is talk about the possibility of maybe the European countries


offering the UK better membership terms, I asked that to one official


and he describes the idea as delusional. Is that Britain has


voted to leave and now it is about getting on with the exit


negotiations but beyond that it is about sending a signal to the other


EU member states that you cannot blackmail the countries and have a


referendum and get better terms. They reminded us of Greece, they


ended up with terms that were worse than they were offered before.


Everyone wants to get on exit process, but they cannot. Everybody


is waiting for the UK. They are and there seems to be some consensus now


that in September once a new pro-minister is in place, that is


when article 50 will be triggered. An extraordinary Council in


Bratislava where more formal talks will begin however what is unclear,


and I were asked too many people, what happens if the UK refuses to


trigger Article 50 and treat is nobody knows! Presumably the people


who voted to leave would ask the government why are you not


triggering it so it would be a big domestic story. A question about the


future of the European Union because I have been struck and spending last


week in the UK there is quite a lot of confidence about the European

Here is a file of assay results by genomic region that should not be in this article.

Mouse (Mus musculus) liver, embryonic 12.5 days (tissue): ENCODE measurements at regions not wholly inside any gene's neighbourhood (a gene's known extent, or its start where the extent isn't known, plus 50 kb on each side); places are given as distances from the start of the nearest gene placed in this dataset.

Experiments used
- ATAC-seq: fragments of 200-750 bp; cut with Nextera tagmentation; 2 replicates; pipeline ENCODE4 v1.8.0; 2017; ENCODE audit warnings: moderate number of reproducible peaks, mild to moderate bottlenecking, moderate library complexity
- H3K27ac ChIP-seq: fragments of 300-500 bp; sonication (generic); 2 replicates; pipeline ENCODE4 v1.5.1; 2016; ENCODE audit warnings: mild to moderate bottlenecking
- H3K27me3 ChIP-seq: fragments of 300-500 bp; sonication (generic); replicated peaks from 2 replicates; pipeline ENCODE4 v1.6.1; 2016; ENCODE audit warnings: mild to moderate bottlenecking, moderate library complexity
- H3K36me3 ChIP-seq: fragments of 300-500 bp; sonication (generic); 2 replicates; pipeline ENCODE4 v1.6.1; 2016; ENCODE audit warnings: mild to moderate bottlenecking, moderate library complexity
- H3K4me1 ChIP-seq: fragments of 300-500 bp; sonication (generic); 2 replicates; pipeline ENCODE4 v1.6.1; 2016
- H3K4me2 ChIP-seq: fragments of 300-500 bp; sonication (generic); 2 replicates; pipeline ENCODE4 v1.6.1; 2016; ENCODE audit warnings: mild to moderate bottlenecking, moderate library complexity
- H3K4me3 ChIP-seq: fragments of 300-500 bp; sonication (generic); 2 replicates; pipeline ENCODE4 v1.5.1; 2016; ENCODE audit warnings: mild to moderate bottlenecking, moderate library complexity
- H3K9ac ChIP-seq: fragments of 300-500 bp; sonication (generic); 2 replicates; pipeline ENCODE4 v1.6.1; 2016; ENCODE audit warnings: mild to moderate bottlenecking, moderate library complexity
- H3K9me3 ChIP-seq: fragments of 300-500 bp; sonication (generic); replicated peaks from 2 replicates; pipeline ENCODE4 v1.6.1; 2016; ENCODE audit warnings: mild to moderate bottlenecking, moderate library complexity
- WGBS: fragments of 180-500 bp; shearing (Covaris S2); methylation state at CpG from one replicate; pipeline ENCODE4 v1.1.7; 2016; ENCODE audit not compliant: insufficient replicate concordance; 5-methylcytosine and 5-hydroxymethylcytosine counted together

Union future, the idea this vote will start a disintegration process


seems premature. That is a fundamental point in this debate. As


the German chancellor mentioned speaking to her Parliament in


Germany, it is a key point and when a 27 member states renegotiate with


Britain, the one thing they will have in mind is keeping the EU


together. That will be at the front of the mind of the other countries


and they will do everything they can to make sure the EU stays together.


It'll make the negotiation for the UK even harder. A couple of other


issues aside from Brexit, Nigel Farage was keen to point out this


vote by the UK was one of the European Union's problems and a


migrant crisis, the difficulties of the euro, they are greater


difficulties and Britain exiting. When will they get discussed because


Britain is dominating everything. There are two sides come on the one


hand you... Niger since the referendum but before you had months


and months of councils dominated by negotiations and changing Britain's


status in the Union and the parallel migration crisis and a crisis still


going on in Ukraine which people have forgotten about. All these


issues are happening in parallel and all of them in different ways are


pulling the strings of Europe, the migration crisis in Eastern Europe


has created a backlash against refugees, Hungary will be holding a


referendum on whether to take ref -- refugees. There are various


migration debates around the continent. One of the biggest